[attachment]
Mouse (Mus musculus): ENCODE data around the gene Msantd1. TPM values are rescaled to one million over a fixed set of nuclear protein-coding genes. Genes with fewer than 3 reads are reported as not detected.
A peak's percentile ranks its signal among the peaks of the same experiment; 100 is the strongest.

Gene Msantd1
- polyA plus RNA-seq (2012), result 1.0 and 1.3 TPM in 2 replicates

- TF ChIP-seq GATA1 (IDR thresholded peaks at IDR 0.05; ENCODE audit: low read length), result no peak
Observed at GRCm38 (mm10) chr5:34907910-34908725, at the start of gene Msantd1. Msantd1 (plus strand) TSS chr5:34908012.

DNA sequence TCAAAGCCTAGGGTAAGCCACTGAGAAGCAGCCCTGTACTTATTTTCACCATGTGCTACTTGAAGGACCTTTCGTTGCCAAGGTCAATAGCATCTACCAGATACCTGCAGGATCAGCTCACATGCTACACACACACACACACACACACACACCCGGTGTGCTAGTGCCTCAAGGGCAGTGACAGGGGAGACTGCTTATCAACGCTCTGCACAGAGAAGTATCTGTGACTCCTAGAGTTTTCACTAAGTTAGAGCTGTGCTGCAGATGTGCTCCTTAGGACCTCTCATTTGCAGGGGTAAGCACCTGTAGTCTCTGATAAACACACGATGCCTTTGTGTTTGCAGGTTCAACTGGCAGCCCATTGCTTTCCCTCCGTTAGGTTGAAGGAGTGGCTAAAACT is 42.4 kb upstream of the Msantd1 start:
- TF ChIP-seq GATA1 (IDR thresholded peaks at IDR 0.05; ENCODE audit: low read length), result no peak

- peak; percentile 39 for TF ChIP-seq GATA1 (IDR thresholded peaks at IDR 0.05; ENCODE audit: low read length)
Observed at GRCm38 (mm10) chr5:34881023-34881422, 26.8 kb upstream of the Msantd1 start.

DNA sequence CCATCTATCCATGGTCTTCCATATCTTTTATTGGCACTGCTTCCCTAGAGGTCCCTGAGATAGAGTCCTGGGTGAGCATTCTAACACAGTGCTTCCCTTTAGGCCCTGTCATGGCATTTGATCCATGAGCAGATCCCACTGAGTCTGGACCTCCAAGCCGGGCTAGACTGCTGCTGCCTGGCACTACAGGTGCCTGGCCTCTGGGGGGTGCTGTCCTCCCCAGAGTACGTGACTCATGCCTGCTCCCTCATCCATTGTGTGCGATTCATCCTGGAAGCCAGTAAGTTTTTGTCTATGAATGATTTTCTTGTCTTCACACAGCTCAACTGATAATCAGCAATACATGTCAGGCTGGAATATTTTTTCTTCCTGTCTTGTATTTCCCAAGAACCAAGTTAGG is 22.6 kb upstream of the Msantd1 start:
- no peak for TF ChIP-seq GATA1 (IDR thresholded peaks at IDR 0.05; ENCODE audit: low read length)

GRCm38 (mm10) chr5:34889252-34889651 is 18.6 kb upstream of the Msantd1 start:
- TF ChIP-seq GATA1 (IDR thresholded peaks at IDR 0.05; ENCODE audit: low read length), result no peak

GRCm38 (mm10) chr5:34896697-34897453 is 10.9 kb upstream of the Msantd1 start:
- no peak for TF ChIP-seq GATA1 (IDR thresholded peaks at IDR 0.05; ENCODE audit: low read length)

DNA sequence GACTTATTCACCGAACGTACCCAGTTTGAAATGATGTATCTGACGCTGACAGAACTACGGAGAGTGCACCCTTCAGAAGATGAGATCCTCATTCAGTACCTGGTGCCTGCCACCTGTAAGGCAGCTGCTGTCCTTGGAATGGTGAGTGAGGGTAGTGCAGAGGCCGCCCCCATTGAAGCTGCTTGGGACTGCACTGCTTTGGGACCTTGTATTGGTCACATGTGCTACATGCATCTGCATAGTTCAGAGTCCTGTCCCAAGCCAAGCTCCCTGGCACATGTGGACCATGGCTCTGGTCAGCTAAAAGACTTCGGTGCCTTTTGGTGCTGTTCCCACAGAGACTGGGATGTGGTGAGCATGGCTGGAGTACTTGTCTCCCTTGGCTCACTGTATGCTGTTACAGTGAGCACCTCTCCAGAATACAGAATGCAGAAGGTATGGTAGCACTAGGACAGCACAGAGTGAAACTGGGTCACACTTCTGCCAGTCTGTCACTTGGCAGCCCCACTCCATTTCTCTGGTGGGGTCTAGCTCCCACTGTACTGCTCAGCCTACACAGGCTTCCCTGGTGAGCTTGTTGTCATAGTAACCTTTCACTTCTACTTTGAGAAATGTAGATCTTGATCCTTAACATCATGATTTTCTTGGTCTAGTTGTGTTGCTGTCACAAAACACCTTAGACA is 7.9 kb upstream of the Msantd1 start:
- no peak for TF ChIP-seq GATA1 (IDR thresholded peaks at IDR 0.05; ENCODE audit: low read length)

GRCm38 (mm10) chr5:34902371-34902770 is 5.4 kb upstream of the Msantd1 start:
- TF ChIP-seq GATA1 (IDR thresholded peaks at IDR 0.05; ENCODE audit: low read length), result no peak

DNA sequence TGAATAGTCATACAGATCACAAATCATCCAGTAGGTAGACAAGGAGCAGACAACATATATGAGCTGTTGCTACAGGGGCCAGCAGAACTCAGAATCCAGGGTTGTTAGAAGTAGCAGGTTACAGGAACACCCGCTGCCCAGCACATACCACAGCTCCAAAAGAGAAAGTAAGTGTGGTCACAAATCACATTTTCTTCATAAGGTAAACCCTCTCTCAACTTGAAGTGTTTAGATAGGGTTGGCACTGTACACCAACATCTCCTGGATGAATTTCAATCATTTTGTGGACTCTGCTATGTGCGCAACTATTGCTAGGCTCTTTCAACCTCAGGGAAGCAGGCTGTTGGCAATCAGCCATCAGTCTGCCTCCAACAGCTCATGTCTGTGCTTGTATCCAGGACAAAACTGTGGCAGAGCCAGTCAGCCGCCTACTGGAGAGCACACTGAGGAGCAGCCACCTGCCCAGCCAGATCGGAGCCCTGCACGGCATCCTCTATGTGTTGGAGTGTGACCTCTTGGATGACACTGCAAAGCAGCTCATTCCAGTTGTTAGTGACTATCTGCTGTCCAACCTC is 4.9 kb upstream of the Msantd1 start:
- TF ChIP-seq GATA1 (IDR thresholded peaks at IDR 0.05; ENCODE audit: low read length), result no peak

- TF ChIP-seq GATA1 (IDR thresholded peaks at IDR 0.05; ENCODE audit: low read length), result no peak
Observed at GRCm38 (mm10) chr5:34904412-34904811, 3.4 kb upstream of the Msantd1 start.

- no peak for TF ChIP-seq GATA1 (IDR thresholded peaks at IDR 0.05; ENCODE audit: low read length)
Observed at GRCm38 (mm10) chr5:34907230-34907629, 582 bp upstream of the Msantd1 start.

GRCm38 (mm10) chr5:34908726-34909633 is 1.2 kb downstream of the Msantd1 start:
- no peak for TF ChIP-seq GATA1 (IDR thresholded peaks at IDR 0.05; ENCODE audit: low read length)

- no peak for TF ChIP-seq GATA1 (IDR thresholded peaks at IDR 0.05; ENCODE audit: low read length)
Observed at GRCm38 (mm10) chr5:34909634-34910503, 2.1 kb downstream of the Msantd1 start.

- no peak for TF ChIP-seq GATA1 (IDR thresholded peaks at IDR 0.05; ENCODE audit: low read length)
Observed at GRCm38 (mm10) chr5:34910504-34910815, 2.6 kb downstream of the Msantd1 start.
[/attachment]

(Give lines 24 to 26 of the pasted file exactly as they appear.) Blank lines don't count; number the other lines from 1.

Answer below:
Observed at GRCm38 (mm10) chr5:34904412-34904811, 3.4 kb upstream of the Msantd1 start.

- no peak for TF ChIP-seq GATA1 (IDR thresholded peaks at IDR 0.05; ENCODE audit: low read length)
Observed at GRCm38 (mm10) chr5:34907230-34907629, 582 bp upstream of the Msantd1 start.